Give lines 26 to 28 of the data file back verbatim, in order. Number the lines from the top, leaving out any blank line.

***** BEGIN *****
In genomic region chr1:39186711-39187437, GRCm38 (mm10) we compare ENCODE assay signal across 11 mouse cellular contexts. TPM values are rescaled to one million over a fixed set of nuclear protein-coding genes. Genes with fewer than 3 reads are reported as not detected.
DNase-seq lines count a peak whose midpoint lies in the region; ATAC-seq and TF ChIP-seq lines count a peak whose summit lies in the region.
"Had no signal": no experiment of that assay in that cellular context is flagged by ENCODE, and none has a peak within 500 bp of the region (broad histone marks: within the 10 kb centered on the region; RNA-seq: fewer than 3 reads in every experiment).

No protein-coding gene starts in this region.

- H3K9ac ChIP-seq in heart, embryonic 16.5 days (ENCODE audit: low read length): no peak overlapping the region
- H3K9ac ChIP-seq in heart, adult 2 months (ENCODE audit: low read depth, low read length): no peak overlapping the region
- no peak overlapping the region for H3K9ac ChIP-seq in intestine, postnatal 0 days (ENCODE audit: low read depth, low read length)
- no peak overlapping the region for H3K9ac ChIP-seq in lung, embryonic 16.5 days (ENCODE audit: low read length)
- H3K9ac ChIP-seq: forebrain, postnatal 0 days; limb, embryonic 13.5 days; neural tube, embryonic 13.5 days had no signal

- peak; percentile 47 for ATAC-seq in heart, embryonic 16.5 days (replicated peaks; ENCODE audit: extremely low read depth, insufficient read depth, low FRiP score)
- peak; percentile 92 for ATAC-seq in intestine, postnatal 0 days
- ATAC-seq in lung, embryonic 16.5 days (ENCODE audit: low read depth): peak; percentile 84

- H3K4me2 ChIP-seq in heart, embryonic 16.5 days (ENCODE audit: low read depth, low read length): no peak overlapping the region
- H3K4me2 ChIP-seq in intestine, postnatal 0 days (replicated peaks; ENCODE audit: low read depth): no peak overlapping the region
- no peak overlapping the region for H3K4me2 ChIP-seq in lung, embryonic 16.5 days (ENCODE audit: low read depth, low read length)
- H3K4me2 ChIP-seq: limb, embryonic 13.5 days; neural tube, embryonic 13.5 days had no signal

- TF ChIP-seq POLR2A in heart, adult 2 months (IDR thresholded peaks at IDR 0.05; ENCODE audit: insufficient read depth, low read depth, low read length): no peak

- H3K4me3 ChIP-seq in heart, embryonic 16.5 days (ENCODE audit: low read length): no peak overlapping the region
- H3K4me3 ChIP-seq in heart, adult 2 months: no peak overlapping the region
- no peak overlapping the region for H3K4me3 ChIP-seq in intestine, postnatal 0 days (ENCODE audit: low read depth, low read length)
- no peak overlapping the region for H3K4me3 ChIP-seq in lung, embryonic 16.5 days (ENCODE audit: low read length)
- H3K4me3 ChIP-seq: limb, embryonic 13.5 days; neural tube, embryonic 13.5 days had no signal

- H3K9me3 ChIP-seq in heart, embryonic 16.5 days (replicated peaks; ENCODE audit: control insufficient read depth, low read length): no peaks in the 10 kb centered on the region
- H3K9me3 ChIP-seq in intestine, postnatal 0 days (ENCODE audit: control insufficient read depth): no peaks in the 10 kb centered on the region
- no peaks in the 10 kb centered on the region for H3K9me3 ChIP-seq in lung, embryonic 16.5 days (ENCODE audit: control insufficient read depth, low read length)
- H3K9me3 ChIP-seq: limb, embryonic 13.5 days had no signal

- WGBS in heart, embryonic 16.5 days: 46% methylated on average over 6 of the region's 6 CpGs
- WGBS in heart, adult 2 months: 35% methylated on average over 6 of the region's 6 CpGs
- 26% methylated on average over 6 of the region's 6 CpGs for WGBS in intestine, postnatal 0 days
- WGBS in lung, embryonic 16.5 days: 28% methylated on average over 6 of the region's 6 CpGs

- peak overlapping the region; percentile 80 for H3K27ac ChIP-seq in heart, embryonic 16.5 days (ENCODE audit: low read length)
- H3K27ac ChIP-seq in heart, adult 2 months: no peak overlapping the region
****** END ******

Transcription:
- H3K9me3 ChIP-seq: limb, embryonic 13.5 days had no signal

- WGBS in heart, embryonic 16.5 days: 46% methylated on average over 6 of the region's 6 CpGs
- WGBS in heart, adult 2 months: 35% methylated on average over 6 of the region's 6 CpGs